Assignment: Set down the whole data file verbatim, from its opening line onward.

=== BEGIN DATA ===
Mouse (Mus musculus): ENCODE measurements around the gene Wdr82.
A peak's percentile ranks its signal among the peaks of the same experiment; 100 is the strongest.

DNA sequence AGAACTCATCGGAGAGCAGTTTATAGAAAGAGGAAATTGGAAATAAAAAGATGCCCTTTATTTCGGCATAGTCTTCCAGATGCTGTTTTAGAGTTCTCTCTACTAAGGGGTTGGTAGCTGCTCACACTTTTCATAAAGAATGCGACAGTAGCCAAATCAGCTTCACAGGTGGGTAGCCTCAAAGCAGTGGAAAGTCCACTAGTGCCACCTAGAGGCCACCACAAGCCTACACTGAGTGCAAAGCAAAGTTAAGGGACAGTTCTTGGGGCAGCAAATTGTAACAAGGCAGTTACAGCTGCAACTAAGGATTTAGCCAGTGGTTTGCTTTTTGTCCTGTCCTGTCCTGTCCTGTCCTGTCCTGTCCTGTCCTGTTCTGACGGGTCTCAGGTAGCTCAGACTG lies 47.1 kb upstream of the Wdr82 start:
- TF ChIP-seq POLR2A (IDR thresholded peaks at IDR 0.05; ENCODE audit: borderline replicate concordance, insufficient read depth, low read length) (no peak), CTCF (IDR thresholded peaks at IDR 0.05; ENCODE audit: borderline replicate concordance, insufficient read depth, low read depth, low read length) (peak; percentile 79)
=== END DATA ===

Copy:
Mouse (Mus musculus): ENCODE measurements around the gene Wdr82.
A peak's percentile ranks its signal among the peaks of the same experiment; 100 is the strongest.

DNA sequence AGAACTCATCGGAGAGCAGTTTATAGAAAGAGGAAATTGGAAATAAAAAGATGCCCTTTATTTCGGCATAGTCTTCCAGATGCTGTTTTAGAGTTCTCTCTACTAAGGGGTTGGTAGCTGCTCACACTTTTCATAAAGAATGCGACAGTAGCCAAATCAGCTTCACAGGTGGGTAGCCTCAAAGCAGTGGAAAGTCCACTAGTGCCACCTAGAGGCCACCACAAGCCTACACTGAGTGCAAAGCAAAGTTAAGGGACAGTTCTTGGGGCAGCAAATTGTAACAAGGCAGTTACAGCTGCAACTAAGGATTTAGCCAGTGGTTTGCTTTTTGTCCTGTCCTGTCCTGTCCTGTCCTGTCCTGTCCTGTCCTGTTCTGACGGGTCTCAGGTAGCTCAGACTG lies 47.1 kb upstream of the Wdr82 start:
- TF ChIP-seq POLR2A (IDR thresholded peaks at IDR 0.05; ENCODE audit: borderline replicate concordance, insufficient read depth, low read length) (no peak), CTCF (IDR thresholded peaks at IDR 0.05; ENCODE audit: borderline replicate concordance, insufficient read depth, low read depth, low read length) (peak; percentile 79)